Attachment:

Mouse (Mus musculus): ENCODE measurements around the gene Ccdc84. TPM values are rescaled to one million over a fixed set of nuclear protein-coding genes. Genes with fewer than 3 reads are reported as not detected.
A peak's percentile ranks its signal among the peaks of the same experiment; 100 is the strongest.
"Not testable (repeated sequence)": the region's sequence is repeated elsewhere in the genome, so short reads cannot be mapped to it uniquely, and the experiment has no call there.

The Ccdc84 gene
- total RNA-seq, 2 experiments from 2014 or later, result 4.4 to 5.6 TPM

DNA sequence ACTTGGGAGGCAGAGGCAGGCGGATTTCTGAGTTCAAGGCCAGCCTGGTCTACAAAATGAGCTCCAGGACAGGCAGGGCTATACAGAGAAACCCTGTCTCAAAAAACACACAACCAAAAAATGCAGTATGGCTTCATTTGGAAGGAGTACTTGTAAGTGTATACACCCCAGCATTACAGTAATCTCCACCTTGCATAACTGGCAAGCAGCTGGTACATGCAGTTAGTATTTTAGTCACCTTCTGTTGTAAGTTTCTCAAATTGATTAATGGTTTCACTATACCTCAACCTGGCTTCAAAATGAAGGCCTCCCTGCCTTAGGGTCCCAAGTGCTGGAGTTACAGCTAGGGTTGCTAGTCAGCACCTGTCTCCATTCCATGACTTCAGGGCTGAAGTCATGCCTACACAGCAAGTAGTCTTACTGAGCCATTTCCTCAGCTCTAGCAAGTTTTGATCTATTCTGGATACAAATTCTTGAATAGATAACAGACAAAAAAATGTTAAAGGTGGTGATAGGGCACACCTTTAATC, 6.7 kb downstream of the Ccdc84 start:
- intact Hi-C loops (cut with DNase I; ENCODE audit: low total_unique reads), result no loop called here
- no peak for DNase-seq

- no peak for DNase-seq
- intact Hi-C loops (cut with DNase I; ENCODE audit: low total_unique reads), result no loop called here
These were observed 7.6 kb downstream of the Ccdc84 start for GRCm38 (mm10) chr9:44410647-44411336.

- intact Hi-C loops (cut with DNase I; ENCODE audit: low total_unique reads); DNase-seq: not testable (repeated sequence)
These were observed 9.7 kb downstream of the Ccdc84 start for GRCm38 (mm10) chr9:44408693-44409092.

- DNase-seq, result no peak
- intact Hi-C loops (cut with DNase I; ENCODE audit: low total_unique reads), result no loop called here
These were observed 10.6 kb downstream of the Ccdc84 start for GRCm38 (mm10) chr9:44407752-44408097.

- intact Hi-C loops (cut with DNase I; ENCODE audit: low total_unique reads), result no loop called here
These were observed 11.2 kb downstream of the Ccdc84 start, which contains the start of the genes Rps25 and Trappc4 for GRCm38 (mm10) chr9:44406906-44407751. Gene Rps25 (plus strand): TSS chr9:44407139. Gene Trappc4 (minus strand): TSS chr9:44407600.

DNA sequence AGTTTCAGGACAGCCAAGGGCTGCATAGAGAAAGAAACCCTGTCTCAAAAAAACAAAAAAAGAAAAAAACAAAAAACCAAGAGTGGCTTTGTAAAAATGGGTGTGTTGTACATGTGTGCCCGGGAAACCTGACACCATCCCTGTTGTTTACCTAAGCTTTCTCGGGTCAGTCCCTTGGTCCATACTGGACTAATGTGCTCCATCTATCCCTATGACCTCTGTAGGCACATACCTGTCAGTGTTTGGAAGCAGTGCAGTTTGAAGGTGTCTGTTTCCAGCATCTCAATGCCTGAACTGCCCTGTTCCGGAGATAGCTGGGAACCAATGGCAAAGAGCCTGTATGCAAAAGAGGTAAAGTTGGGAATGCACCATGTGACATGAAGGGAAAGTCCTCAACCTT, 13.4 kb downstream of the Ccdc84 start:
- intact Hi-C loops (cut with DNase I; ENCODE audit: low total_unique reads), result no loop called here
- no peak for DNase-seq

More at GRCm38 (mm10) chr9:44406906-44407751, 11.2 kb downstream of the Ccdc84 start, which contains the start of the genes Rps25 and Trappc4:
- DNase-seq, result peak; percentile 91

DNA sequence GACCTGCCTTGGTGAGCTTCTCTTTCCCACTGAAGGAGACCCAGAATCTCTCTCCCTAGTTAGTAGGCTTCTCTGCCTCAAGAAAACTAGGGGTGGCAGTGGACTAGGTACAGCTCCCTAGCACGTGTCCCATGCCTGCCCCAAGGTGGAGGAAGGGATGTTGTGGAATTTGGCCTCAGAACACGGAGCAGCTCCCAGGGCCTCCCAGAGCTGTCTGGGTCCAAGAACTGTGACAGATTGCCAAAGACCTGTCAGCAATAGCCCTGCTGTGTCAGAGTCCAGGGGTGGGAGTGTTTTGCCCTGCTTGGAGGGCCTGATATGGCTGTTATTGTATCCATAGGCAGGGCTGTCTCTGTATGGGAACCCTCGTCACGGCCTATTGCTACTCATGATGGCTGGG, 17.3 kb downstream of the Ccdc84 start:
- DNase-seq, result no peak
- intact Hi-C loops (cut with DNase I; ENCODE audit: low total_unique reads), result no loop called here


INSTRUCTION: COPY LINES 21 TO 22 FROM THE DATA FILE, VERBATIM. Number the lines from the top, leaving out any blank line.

- no peak for DNase-seq

More at GRCm38 (mm10) chr9:44406906-44407751, 11.2 kb downstream of the Ccdc84 start, which contains the start of the genes Rps25 and Trappc4: